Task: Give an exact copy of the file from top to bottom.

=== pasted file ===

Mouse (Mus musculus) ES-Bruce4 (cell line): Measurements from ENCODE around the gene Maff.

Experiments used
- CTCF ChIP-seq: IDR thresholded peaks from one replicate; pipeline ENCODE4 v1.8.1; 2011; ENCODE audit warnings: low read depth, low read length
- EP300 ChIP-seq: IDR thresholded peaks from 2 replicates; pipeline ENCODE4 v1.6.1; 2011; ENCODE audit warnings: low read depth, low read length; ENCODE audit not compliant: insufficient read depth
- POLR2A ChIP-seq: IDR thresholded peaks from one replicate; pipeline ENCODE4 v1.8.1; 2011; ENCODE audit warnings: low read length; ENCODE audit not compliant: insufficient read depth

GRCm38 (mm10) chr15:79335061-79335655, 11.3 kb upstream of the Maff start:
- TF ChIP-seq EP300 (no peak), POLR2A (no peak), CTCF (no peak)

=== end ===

Mouse (Mus musculus) ES-Bruce4 (cell line): Measurements from ENCODE around the gene Maff.

Experiments used
- CTCF ChIP-seq: IDR thresholded peaks from one replicate; pipeline ENCODE4 v1.8.1; 2011; ENCODE audit warnings: low read depth, low read length
- EP300 ChIP-seq: IDR thresholded peaks from 2 replicates; pipeline ENCODE4 v1.6.1; 2011; ENCODE audit warnings: low read depth, low read length; ENCODE audit not compliant: insufficient read depth
- POLR2A ChIP-seq: IDR thresholded peaks from one replicate; pipeline ENCODE4 v1.8.1; 2011; ENCODE audit warnings: low read length; ENCODE audit not compliant: insufficient read depth

GRCm38 (mm10) chr15:79335061-79335655, 11.3 kb upstream of the Maff start:
- TF ChIP-seq EP300 (no peak), POLR2A (no peak), CTCF (no peak)